Anyway, I ended up playing the next year, when I was six, for Wallangarra, in under 9s for the season.
Then unfortunately the meatworks in the town shut down. Wallangarra had 850 people then. Population of 600 men and women worked in the meatworks.
So obviously when that shut down, it devastated the town. All of a sudden a lot of the sporting organisations, along with other things, fell over. The Wallangarra Bulls, both junior and senior clubs, collapsed.
So then I went and played in Tenterfield, the nearest town. I played all my junior football on the border and at Tenterfield, then I went to North Sydney Bears.
When I was 19, we signed one of the greatest players that I ever had the chance to play with - the late, great Peter Jackson, who played for Queensland.
You wouldn’t get a more passionate Queenslander.
He saw me one day, and we were chatting away, and he asked where I was from. I told him. Then he goes ‘does that make you a Queenslander?’ I said, ‘yeah I’m a Queenslander. I spent my life in Queensland, went to school in Queensland, played a little bit of schoolboy football… I’m a Queenslander’.
I said, only thing was, I wasn’t sure what counted as my first senior game, because living on the border, I wasn’t sure.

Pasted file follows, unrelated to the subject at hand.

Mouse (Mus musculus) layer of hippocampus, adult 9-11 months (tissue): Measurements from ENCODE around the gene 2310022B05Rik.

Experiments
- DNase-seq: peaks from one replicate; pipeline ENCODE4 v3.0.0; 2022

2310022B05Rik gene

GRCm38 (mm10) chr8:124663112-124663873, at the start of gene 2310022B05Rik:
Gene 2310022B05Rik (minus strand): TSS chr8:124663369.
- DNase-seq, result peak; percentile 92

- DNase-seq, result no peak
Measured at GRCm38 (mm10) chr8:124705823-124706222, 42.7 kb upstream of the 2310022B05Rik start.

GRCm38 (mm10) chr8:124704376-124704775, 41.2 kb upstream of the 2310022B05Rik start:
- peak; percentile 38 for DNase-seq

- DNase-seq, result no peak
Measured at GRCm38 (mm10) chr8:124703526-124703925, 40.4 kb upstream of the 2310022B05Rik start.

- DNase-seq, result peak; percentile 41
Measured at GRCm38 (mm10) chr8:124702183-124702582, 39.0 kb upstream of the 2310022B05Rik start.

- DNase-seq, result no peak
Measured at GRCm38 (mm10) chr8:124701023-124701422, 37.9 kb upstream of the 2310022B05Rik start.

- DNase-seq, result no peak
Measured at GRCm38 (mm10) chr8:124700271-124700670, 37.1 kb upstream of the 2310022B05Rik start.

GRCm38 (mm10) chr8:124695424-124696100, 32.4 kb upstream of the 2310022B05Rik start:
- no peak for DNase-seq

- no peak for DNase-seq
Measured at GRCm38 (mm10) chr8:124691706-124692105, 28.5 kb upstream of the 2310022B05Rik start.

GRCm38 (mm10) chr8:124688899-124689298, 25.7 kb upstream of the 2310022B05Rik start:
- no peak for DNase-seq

He goes ‘well, what do think?’ and I said ‘well I did play an under 18 game for Millmerran versus Warwick at Father Ranger Oval in Warwick. I turned up at the game, I was 15, my brother was playing, he was working at the railway out there’.
He said to me, ‘did you play in that game as a 15-year-old? And did you sign a form?’ and I said ‘yes, I did sign a form which qualified me to play’. He said ‘don’t worry, I bet you we can find that form’.
So as it turns out, Peter Jackson told the late, great Ross Livermore about me, in the year I was starting to rise up through the grades.
He said ‘watch this kid, he’s a Queenslander, but not that you’ll know about it’. He said ‘you have to go and find this form that was signed in Warwick about seven or eight years ago, in was cupboard in the back somewhere at Toowoomba Rugby League’. And guess what? They found it.